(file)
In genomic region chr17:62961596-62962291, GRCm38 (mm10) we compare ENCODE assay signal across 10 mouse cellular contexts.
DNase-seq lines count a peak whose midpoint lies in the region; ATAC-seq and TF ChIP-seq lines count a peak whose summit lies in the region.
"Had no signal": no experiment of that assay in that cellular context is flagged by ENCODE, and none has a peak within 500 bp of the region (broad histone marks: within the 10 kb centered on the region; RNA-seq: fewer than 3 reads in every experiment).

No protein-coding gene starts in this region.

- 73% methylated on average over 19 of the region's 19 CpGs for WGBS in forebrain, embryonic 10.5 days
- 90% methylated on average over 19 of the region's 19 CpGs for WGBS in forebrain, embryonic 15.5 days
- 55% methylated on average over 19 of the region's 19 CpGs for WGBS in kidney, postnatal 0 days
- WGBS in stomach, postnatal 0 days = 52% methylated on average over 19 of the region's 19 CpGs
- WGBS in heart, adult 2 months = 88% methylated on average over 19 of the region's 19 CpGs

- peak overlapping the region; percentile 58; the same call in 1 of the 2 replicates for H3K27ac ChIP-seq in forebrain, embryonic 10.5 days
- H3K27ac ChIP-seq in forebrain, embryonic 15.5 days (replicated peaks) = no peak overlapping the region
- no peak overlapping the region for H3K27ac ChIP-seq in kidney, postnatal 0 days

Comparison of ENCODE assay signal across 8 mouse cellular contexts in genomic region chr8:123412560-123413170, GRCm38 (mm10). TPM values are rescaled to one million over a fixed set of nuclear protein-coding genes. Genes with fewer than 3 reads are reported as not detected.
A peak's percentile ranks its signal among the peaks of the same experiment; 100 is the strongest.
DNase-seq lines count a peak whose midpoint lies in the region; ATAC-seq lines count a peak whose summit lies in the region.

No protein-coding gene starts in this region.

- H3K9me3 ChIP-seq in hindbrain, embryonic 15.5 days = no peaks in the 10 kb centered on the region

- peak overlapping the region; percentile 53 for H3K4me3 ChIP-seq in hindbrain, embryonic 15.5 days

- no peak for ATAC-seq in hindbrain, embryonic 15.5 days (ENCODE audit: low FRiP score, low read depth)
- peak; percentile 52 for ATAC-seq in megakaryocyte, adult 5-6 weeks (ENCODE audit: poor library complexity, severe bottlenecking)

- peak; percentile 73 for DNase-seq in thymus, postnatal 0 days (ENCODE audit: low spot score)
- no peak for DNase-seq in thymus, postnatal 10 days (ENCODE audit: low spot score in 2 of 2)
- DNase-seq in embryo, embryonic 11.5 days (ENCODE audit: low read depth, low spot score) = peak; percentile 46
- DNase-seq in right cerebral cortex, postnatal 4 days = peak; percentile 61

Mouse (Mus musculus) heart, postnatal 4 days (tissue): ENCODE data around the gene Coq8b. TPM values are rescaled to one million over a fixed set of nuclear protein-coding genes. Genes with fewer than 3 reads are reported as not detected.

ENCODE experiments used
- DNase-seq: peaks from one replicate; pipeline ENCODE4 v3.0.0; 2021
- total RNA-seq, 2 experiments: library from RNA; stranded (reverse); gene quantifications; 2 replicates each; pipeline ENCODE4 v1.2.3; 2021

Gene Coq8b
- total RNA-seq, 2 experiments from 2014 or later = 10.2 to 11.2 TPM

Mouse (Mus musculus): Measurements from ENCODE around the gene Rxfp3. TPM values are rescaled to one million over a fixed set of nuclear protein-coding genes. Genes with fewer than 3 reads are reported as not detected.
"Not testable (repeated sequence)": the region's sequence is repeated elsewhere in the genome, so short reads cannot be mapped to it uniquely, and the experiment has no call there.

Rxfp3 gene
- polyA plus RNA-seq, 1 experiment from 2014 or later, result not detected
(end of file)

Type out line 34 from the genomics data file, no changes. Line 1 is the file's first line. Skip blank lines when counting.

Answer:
- polyA plus RNA-seq, 1 experiment from 2014 or later, result not detected